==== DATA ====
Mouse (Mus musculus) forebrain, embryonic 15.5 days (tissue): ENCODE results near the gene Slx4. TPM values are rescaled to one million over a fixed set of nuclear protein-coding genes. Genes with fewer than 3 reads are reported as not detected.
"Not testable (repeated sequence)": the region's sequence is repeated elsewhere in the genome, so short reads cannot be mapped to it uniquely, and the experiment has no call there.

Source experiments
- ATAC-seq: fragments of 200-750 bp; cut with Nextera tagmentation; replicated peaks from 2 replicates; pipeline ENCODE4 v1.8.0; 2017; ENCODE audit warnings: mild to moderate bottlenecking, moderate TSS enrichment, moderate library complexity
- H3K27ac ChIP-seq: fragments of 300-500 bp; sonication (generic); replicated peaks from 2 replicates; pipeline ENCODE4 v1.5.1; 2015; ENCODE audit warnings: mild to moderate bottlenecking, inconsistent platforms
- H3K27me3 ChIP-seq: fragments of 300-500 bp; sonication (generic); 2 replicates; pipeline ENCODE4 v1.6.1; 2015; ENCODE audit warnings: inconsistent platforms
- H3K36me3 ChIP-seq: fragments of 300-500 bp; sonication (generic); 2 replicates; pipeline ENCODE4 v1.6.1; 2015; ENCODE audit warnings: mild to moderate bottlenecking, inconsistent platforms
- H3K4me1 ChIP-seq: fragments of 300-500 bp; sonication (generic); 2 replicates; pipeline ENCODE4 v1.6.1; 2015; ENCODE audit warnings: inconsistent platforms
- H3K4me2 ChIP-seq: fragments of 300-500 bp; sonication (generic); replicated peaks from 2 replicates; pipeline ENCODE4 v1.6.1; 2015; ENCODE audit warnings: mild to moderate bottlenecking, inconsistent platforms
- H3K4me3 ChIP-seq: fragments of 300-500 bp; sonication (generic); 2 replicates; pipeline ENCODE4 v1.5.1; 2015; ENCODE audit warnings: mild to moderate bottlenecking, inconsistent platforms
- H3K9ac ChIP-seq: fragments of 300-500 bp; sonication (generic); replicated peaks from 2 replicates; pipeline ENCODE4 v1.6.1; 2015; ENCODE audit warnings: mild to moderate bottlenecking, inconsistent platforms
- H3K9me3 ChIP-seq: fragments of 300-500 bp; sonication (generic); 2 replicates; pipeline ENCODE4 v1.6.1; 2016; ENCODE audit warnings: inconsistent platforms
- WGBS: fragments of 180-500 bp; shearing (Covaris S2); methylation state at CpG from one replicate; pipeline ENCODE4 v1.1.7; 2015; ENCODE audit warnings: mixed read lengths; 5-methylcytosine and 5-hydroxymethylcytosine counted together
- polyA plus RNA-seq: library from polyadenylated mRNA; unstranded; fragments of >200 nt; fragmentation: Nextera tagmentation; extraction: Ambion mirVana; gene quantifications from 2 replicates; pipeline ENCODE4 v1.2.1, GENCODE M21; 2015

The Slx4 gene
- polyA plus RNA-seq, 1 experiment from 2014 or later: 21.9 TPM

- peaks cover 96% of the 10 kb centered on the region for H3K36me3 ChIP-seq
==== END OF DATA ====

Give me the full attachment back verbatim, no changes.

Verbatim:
Mouse (Mus musculus) forebrain, embryonic 15.5 days (tissue): ENCODE results near the gene Slx4. TPM values are rescaled to one million over a fixed set of nuclear protein-coding genes. Genes with fewer than 3 reads are reported as not detected.
"Not testable (repeated sequence)": the region's sequence is repeated elsewhere in the genome, so short reads cannot be mapped to it uniquely, and the experiment has no call there.

Source experiments
- ATAC-seq: fragments of 200-750 bp; cut with Nextera tagmentation; replicated peaks from 2 replicates; pipeline ENCODE4 v1.8.0; 2017; ENCODE audit warnings: mild to moderate bottlenecking, moderate TSS enrichment, moderate library complexity
- H3K27ac ChIP-seq: fragments of 300-500 bp; sonication (generic); replicated peaks from 2 replicates; pipeline ENCODE4 v1.5.1; 2015; ENCODE audit warnings: mild to moderate bottlenecking, inconsistent platforms
- H3K27me3 ChIP-seq: fragments of 300-500 bp; sonication (generic); 2 replicates; pipeline ENCODE4 v1.6.1; 2015; ENCODE audit warnings: inconsistent platforms
- H3K36me3 ChIP-seq: fragments of 300-500 bp; sonication (generic); 2 replicates; pipeline ENCODE4 v1.6.1; 2015; ENCODE audit warnings: mild to moderate bottlenecking, inconsistent platforms
- H3K4me1 ChIP-seq: fragments of 300-500 bp; sonication (generic); 2 replicates; pipeline ENCODE4 v1.6.1; 2015; ENCODE audit warnings: inconsistent platforms
- H3K4me2 ChIP-seq: fragments of 300-500 bp; sonication (generic); replicated peaks from 2 replicates; pipeline ENCODE4 v1.6.1; 2015; ENCODE audit warnings: mild to moderate bottlenecking, inconsistent platforms
- H3K4me3 ChIP-seq: fragments of 300-500 bp; sonication (generic); 2 replicates; pipeline ENCODE4 v1.5.1; 2015; ENCODE audit warnings: mild to moderate bottlenecking, inconsistent platforms
- H3K9ac ChIP-seq: fragments of 300-500 bp; sonication (generic); replicated peaks from 2 replicates; pipeline ENCODE4 v1.6.1; 2015; ENCODE audit warnings: mild to moderate bottlenecking, inconsistent platforms
- H3K9me3 ChIP-seq: fragments of 300-500 bp; sonication (generic); 2 replicates; pipeline ENCODE4 v1.6.1; 2016; ENCODE audit warnings: inconsistent platforms
- WGBS: fragments of 180-500 bp; shearing (Covaris S2); methylation state at CpG from one replicate; pipeline ENCODE4 v1.1.7; 2015; ENCODE audit warnings: mixed read lengths; 5-methylcytosine and 5-hydroxymethylcytosine counted together
- polyA plus RNA-seq: library from polyadenylated mRNA; unstranded; fragments of >200 nt; fragmentation: Nextera tagmentation; extraction: Ambion mirVana; gene quantifications from 2 replicates; pipeline ENCODE4 v1.2.1, GENCODE M21; 2015

The Slx4 gene
- polyA plus RNA-seq, 1 experiment from 2014 or later: 21.9 TPM

- peaks cover 96% of the 10 kb centered on the region for H3K36me3 ChIP-seq